That, of course, is the voice of Linda Greenhouse of The New York Times — perhaps the most influential reporter who has ever covered the U.S. Supreme Court.

Is this, perhaps, the voice of the establishment media in the prestigious offices on high? Is this the voice charged with deciding who is a good Catholic and who is a bad Catholic, in the eyes of the government and, almost as important, the Times?

Greenhouse has, of course, spoken out these kinds of cultural, legal and religious issues before. Remember her famous sermon at Radcliffe about the values of the ’60s, which caused heat at NPR and then at the Times? The one that said:

… (We) were absolutely united in one conviction: the belief that in future decades, if the world lasted that long, when our turn came to run the country, we wouldn’t make the same mistakes. Our generation would do a better job. I cried that night in the Simon and Garfunkel concert out of the realization that my faith had been misplaced. We were not doing a better job. We had not learned from the old mistakes. Our generation had not proved to be the solution. We were the problem.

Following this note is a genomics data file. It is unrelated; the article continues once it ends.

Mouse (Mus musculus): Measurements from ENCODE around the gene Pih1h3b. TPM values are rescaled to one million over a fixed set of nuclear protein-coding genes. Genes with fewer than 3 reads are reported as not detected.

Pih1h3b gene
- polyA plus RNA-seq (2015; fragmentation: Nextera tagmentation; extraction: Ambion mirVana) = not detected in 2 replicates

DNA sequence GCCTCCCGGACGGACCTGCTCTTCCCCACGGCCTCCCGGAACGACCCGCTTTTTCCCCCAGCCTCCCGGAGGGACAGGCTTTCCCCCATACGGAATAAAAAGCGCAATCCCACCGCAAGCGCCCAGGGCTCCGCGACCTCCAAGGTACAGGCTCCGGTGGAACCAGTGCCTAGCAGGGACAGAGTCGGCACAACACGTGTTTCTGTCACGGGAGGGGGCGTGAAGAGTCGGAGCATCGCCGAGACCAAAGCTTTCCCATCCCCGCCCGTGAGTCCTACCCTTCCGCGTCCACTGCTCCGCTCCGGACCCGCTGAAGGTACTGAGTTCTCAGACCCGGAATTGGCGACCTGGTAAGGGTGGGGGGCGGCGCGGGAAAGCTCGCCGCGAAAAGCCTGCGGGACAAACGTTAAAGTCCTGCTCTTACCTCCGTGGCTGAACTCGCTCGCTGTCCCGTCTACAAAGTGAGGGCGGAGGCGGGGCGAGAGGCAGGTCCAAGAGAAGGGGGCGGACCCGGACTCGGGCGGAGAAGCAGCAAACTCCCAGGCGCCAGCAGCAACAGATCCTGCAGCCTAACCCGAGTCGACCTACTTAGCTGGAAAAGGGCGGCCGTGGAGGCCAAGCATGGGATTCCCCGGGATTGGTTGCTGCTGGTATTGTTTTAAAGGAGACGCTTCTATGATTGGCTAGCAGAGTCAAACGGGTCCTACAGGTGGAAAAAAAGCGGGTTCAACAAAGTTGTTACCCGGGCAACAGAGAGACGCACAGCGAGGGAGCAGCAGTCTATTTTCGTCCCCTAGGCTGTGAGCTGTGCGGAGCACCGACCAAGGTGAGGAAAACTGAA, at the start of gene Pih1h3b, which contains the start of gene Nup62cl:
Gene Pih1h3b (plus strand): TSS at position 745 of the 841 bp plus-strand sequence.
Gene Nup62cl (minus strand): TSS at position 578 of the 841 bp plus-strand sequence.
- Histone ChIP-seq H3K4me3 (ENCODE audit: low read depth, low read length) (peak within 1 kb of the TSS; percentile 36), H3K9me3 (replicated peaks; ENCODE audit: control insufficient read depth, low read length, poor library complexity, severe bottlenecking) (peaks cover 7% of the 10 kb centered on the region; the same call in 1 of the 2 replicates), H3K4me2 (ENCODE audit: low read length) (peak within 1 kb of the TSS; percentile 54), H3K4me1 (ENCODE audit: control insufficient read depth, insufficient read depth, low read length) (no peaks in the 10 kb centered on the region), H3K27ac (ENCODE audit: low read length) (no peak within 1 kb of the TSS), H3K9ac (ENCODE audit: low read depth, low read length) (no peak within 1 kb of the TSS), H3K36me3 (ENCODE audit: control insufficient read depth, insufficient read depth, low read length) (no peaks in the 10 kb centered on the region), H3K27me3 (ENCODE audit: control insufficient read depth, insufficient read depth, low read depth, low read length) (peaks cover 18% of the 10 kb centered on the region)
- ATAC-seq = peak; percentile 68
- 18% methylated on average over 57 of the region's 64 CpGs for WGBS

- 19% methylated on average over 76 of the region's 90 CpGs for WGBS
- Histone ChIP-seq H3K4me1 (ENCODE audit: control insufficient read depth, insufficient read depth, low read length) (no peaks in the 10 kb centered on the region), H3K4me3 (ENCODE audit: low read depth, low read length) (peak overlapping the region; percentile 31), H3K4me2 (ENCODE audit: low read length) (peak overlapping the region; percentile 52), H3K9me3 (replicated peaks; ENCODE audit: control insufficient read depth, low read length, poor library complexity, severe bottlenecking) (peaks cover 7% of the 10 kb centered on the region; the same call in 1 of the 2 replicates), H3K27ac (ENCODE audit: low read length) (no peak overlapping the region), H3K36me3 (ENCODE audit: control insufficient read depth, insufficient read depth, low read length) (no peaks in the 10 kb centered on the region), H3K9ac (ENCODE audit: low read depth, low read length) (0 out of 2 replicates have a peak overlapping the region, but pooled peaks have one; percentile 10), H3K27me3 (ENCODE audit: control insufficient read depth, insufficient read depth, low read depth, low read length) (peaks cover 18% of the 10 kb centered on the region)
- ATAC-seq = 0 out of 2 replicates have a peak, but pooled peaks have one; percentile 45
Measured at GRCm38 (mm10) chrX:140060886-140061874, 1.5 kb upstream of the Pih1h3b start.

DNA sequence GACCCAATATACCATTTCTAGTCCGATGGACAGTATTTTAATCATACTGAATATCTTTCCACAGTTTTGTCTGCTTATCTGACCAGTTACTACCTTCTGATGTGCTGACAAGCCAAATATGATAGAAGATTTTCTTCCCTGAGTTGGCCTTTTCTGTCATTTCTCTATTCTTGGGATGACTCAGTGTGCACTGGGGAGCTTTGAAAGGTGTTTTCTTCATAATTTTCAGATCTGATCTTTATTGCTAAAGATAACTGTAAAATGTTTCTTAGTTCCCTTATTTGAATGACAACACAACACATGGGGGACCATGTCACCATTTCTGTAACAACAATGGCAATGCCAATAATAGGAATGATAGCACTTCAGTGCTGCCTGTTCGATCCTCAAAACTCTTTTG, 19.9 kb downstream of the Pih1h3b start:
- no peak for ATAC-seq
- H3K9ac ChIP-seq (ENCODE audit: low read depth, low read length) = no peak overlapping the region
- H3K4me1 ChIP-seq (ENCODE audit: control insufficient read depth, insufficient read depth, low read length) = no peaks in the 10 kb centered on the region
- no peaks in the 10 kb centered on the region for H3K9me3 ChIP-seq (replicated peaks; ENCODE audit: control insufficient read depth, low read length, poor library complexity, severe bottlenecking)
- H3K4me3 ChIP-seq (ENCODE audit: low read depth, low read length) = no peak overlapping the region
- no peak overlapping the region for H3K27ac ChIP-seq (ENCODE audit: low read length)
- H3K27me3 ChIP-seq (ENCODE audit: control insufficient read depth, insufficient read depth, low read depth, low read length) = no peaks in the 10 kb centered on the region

And of course my little crying jag occurred before we knew the worst of it, before it was clear the extent to which our government had turned its energy and attention away from upholding the rule of law and toward creating law-free zones at Guantanamo Bay, Abu Ghraib, Haditha, and other places around the world. And let’s not forget the sustained assault on women’s reproductive freedom and the hijacking of public policy by religious fundamentalism.

My point, again, is not who is wrong and who is right in this journalism puzzle.

Thus, my point is not that the “religious liberty” camp should be covered and the “birth control” arguments ignored. In fact, I will say this again: There is no way to cover this story without hitting the birth-control angle and hitting it hard. There is no way to cover this story without covering its political angles.